• Establishing and maintaining formal safety protocols, which may include “time outs” to verify the patient and procedure and written checklists to make sure the team is fully prepared for emergencies. Follow these protocols for simple procedures as well as advanced procedures of sedation and anesthesia.
  • Ensure staff members have adequate training. On a regular cadence, test familiarity with your practice’s established safety and emergency response protocols.
  • Review and update each patient’s medical history.
  • Review patients’ medications, including over-the-counter and herbal supplements.
  • Check vitals prior to procedures. In most practices, this important step is handled by a dedicated staff member.
  • Consult with the patient’s physician, particularly if the patient is medically compromised or has underlying health issues. CDA members can log in to their online account to download a Consultation for Dental Treatment sample form.
  • Conduct and document an informed consent discussion with the patient or the patient’s representative or legal guardian.
  • When a procedure is being performed by a traveling specialist, confirm their license, training, current insurance and certification prior to the specialist working on patients.

How To Remain Calm During an Office Emergency

If one of your patients needs emergency care during treatment, your best risk management tool is a level head. Mistakes are often made when decision-making is influenced by emotions. Here are a few calm yet effective steps for responding to a crisis:

  • Know where your gear is. Before beginning any procedure, know where your basic emergency response equipment is stored. You should be able to access it quickly. Assign a team member to regularly check and restock emergency response kits, including checking expiration dates of medications.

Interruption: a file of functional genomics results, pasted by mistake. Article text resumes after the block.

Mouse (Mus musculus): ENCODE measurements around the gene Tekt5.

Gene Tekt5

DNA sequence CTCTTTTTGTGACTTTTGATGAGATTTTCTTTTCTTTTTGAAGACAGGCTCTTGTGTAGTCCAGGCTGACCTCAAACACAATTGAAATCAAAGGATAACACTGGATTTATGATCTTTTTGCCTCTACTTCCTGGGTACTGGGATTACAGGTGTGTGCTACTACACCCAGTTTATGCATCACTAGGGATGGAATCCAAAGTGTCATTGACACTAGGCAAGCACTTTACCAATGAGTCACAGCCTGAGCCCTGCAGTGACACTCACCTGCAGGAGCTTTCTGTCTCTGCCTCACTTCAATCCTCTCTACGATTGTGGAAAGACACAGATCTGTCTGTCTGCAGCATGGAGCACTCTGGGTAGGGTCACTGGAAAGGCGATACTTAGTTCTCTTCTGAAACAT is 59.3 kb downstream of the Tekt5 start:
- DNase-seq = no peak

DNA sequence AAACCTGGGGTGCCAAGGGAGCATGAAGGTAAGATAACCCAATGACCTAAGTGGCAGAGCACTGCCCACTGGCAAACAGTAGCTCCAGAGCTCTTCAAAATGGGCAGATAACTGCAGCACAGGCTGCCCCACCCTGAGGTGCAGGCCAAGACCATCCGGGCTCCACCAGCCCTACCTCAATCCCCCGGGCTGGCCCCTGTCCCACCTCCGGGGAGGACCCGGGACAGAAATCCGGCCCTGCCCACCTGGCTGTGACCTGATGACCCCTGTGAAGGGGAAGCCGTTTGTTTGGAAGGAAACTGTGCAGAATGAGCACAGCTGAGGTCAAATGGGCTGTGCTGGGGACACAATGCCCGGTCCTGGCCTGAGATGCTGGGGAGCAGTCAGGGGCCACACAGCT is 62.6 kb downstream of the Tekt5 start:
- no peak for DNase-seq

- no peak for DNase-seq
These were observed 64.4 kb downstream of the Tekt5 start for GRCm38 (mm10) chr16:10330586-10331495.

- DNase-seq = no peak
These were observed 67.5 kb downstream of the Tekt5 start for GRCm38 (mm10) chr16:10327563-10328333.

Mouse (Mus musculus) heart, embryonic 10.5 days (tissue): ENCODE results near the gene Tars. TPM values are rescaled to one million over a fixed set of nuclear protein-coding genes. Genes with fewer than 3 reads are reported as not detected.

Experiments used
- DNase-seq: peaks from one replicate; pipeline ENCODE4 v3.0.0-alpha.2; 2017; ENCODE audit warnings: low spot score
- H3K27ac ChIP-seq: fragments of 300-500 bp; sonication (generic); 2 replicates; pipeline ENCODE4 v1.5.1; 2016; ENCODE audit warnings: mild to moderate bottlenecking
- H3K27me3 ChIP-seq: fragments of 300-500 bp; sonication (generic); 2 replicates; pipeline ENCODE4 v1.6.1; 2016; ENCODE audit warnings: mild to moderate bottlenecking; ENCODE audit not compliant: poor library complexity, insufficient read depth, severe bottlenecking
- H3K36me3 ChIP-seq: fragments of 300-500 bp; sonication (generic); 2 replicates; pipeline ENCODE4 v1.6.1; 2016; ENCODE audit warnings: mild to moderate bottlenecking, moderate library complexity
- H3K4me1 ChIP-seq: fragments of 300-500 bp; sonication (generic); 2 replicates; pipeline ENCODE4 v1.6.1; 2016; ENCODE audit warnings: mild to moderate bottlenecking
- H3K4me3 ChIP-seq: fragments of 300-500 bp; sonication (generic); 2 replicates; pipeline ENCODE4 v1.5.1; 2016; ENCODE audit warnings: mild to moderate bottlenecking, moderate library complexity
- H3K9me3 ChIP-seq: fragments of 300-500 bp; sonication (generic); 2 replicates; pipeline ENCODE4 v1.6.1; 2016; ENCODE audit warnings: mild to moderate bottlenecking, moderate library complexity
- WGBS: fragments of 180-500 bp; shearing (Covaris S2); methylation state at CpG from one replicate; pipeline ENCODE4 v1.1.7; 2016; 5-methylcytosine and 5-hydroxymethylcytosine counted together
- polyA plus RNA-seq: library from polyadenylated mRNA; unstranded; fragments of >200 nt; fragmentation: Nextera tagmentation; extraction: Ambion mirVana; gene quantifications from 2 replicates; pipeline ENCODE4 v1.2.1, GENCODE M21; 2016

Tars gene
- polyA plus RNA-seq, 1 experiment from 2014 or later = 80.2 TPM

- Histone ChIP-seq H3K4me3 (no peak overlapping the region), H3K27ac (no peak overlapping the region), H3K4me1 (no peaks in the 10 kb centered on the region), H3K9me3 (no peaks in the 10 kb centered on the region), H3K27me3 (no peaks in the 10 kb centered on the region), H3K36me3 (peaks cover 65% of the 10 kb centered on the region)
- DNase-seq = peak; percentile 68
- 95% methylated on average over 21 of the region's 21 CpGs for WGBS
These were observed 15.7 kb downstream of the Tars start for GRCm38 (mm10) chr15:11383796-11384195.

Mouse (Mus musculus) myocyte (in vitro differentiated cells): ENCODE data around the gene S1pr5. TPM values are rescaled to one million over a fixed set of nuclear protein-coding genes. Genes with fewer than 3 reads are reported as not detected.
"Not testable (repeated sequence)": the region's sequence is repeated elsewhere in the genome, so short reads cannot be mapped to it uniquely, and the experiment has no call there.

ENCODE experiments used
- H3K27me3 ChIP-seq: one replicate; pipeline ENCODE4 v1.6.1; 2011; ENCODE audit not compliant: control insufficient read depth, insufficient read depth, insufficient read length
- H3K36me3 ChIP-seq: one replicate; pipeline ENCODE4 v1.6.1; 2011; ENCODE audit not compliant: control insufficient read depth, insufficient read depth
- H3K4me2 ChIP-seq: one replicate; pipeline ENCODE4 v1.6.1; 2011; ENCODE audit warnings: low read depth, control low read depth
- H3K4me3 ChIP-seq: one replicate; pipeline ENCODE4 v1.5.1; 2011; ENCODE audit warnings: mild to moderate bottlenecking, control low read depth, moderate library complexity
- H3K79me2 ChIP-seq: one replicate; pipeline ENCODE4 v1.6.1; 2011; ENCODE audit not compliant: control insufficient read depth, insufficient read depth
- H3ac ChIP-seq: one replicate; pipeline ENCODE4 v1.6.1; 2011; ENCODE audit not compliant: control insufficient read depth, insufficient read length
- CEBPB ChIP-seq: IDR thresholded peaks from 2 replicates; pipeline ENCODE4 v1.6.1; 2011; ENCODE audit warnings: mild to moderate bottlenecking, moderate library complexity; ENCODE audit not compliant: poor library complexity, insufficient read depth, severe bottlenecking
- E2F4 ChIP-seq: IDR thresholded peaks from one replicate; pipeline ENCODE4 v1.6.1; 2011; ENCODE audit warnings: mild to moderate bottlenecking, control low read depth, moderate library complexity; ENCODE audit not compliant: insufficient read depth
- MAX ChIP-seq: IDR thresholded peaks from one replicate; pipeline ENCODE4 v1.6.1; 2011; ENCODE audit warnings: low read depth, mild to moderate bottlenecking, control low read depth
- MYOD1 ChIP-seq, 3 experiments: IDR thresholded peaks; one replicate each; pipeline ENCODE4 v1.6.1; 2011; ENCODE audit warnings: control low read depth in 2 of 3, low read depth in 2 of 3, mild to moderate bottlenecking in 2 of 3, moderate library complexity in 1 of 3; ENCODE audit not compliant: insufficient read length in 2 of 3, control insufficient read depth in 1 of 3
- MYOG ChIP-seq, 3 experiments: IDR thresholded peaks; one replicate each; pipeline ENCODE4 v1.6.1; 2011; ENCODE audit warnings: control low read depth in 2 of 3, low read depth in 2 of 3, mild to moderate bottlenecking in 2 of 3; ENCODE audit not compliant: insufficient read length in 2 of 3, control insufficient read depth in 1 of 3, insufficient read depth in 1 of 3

• Call for backup. Part of your safety protocols should be training your team to quickly respond to a call for help. If an emergency is developing, do not wait to assemble your team. This includes designating a team member to immediately request assistance from local first responders. Also be certain to reassign roles if a team member leaves or is temporarily out of the office.
  • By communicating clearly with all personnel on hand while handling a patient emergency, you can delegate tasks efficiently and reduce your own stress levels. Say aloud what you are doing and ask others if they have performed the tasks outlined in your safety protocols. “Have you called 911? Are we doing CPR?”
  • Never raise your voice. Raising your voice is a sure way to spread panic among your staff members and nearby patients. This can lead to a poor caregiving environment. Maintaining a professional demeanor even in crisis is crucial.
  • After any emergency response, take time to discuss the incident with all responding team members. Talk about what went right and what could have been done better. Review documentation to make sure an accurate record of care is provided before and during the emergency. This is an opportunity for team members to provide emotional support to one another after a stressful experience.